Jesse's Journal: Cops in the closet
 

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posted Friday, November 9, 2012 - Volume 40 Issue 45

Jesse's Journal: Cops in the closet
Greg Miraglia helps officers, firefighters, and EMTs come out at work

by Jesse Monteagudo - SGN Contributing Writer

Coming Out From Behind the Badge is both an organization and a set of books by Greg Miraglia dealing with the process of coming out as an openly Lesbian, Gay, Bisexual, or Transgender police officer, firefighter, or emergency medical professional. Miraglia himself has a lot of experience in this matter.

'I started my law enforcement career as a Police Explorer at the Walnut Creek, California, Police Department in 1978,' he said. 'At the time, being Gay was a reason to deny someone employment - and, of course, the Explorers are part of the Boy Scouts of America, which continues today to discriminate against Gay people. I worked at Walnut Creek PD until 1988 and then moved to the Fairfield, California, Police Department until 1998. I started teaching at the police academy at Napa Valley College in 1986 and went full-time in 1999 as the academy director. During that time, I also served as the deputy chief of the Napa Valley Railroad Police Department until 2007. I'm now a dean at Napa Valley College and teach all of the diversity and human relations topics in the police academy as well as the LGBT studies program at the college.'

Coming Out From Behind the Badge was Miraglia's first book, published in 2007. 'My partner, Tony, encouraged me to share my own coming-out story as a means of inspiring other closeted law enforcement officers to come out. Although I was living a largely double life for more than 25 years in law enforcement, I did not come out publicly until 2001 at the age of 41. There were no books available at the time showing positive stories of success, so I wanted to provide examples from around the country of out LGBT officers who were successful on the job.'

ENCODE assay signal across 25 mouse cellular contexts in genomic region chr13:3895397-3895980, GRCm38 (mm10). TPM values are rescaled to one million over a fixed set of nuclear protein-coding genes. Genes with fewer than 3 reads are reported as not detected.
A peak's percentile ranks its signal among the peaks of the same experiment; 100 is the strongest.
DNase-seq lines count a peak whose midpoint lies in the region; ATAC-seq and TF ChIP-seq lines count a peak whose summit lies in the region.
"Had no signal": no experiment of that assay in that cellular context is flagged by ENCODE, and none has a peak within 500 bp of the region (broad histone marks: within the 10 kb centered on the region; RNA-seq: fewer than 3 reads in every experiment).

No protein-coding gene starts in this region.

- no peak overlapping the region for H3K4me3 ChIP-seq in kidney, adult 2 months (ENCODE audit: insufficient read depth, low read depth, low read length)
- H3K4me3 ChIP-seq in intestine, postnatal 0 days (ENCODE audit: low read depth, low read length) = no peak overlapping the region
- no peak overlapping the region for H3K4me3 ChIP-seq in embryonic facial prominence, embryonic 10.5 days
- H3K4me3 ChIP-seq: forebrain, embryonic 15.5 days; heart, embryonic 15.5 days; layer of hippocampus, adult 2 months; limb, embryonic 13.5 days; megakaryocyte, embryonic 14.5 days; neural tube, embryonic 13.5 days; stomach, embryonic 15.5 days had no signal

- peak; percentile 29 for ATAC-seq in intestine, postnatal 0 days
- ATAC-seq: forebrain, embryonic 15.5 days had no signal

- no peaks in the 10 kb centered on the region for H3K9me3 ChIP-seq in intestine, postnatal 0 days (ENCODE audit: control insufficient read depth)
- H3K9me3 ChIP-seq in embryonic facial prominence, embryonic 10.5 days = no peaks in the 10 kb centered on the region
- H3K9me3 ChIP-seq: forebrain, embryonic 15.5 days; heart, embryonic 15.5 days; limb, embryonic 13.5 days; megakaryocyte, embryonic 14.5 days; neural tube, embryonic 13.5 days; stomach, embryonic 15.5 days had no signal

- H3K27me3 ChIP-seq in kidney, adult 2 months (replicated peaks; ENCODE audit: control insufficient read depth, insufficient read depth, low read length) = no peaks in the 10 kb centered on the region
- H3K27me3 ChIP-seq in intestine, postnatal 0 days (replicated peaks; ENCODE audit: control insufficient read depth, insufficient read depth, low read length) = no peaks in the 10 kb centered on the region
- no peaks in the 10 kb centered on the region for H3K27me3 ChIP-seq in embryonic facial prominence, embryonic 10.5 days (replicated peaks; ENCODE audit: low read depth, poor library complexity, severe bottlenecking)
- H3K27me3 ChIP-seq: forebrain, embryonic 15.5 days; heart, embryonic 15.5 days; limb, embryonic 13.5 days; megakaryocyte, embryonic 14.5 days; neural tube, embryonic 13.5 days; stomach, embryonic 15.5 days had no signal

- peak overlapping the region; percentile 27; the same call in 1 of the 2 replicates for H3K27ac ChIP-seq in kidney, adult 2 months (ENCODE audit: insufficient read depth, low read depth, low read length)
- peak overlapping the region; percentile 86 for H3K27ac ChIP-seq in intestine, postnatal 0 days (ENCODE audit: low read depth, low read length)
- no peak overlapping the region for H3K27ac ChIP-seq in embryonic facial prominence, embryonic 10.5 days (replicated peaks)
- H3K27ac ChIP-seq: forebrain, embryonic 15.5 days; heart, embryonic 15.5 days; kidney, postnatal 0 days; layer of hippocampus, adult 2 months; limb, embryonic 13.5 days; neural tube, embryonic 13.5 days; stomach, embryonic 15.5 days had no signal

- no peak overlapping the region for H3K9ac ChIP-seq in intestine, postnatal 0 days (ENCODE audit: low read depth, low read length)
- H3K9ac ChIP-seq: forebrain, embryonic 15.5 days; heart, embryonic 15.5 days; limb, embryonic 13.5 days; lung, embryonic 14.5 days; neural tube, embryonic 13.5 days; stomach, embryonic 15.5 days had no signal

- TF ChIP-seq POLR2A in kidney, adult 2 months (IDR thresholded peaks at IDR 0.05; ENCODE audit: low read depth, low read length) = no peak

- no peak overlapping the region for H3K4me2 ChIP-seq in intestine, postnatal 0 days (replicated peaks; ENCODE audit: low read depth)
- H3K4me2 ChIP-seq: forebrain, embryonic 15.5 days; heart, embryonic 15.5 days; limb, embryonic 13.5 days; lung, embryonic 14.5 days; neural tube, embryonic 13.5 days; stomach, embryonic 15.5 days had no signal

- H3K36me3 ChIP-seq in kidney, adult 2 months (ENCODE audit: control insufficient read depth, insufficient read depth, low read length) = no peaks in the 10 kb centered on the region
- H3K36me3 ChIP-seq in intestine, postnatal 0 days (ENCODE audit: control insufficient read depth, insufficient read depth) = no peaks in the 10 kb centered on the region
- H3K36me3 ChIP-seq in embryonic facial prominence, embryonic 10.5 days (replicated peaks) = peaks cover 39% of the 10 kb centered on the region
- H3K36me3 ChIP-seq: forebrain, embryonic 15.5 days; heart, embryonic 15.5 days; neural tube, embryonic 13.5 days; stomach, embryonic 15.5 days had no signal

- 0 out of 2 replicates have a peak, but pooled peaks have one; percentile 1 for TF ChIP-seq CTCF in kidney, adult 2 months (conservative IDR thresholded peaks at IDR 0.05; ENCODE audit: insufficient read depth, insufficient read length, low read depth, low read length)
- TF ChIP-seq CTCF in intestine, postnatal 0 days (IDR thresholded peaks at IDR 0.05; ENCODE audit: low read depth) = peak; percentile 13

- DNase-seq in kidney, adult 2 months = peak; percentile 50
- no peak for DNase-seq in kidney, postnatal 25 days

Miraglia followed up with a second book in 2001, American Heroes Coming Out From Behind the Badge, which includes 'stories from firefighters and EMS professionals in addition to more amazing stories from law enforcement.'

PERSONALIZED SUPPORT
As an organization, Coming Out From Behind the Badge helps sell Miraglia's books of the same name. It also, according to Miraglia, 'focuses on helping individual closeted officers come out by providing individual support and networking. We also are being calling upon to do training and to advise on training for law enforcement agencies seeking to create a more supportive environment for LGBT personnel. By simply being present, we hope to create a greater awareness of the LGBT professionals working in law enforcement today.

'One important part of our organization that was always part of my dream for the books is our scholarship program. In 2009, we started the Out To Protect Scholarship Fund, which provides the only national scholarship opportunity for out LGBT students currently attending a law enforcement training program. The goal is to reward role models for the LGBT community who are entering law enforcement and who will represent the LGBT community.' For more about Out To Protect, visit www.outtoprotect.org.